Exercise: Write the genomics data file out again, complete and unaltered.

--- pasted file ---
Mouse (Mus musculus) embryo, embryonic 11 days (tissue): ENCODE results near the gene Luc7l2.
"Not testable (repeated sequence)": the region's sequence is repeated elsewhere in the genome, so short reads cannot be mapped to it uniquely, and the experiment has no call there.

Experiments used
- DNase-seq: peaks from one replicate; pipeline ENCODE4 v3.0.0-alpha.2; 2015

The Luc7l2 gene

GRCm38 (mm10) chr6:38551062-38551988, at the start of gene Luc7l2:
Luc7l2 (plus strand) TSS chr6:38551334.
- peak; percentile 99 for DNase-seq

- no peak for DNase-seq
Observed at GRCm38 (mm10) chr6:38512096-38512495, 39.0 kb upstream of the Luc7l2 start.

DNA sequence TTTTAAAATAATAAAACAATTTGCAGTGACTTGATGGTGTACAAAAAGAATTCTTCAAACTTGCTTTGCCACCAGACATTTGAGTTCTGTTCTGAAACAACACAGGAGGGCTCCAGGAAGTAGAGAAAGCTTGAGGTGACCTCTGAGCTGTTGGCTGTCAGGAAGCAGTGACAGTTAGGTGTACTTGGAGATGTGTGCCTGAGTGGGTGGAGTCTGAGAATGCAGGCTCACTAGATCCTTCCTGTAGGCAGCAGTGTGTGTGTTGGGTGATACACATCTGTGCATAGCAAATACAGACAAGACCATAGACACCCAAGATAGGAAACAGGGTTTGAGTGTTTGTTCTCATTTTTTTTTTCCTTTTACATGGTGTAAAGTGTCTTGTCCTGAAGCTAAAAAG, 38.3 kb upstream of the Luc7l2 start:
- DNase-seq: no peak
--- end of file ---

Mouse (Mus musculus) embryo, embryonic 11 days (tissue): ENCODE results near the gene Luc7l2.
"Not testable (repeated sequence)": the region's sequence is repeated elsewhere in the genome, so short reads cannot be mapped to it uniquely, and the experiment has no call there.

Experiments used
- DNase-seq: peaks from one replicate; pipeline ENCODE4 v3.0.0-alpha.2; 2015

The Luc7l2 gene

GRCm38 (mm10) chr6:38551062-38551988, at the start of gene Luc7l2:
Luc7l2 (plus strand) TSS chr6:38551334.
- peak; percentile 99 for DNase-seq

- no peak for DNase-seq
Observed at GRCm38 (mm10) chr6:38512096-38512495, 39.0 kb upstream of the Luc7l2 start.

DNA sequence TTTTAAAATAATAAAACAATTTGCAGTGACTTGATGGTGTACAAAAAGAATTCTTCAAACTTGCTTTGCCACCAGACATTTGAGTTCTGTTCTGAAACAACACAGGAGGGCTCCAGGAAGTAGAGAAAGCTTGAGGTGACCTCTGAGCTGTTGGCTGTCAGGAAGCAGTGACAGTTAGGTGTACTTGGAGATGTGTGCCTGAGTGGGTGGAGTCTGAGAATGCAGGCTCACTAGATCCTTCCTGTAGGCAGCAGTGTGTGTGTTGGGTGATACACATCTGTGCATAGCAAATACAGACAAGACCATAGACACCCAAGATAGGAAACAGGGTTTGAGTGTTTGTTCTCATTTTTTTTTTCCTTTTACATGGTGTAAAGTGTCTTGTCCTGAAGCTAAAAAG, 38.3 kb upstream of the Luc7l2 start:
- DNase-seq: no peak